Indeed, I am completely broken by the revelation that a legal threat by some rando on the Internet is not, in fact, directed at me. Hartbreaking.

Very thankful that there are people around reasonable enough to react to a fediblock by threatening legal action to fedi admins (btw, thanks for letting me know Stux is also targeted, I had no clear proof there are multiple fedi admins targeted, now I do!). People who totally aren’t making this “about themselves”. Internet truly is a wondrous place!


I have never once reported a profile for “child pornography”, as I have so far been fortunate enough to never have bumped into that on fedi. But sure, whatever. 😄

EDIT: I can’t see any threat of legal actions. But you don’t care, because you interpret what you want into what was written 🤦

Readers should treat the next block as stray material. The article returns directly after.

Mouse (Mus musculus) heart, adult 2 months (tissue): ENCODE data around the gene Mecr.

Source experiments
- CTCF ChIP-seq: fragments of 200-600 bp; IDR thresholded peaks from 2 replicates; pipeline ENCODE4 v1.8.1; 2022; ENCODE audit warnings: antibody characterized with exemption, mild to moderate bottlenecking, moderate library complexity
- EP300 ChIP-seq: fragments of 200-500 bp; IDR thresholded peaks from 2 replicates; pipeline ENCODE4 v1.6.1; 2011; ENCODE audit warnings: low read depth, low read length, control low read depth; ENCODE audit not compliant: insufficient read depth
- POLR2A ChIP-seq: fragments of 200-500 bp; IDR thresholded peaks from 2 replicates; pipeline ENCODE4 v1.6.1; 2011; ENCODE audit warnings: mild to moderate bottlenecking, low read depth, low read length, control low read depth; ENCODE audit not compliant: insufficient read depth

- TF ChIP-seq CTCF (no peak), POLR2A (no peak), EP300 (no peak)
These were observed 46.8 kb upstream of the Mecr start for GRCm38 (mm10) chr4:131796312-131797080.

Well, the OP is actually talking about “requests” being “forwarded” to their lawyer right in their post, so there’s that. But if you need a more clear proof, here you are. Directed at me and at a specific fediadmin.

I eagerly await any proof of your claims about my “reporting profiles because of child pornography” now. I’m sure you have them, you wouldn’t be making such strong claims otherwise, now would you?


Wait, I remembered something. Aren’t you the person who went around fedi a few weeks ago and threatened fedi admins with legal action? And then threatened me with legal action too just because I boosted one fedadmin’s toot that was not even directly mentioning you?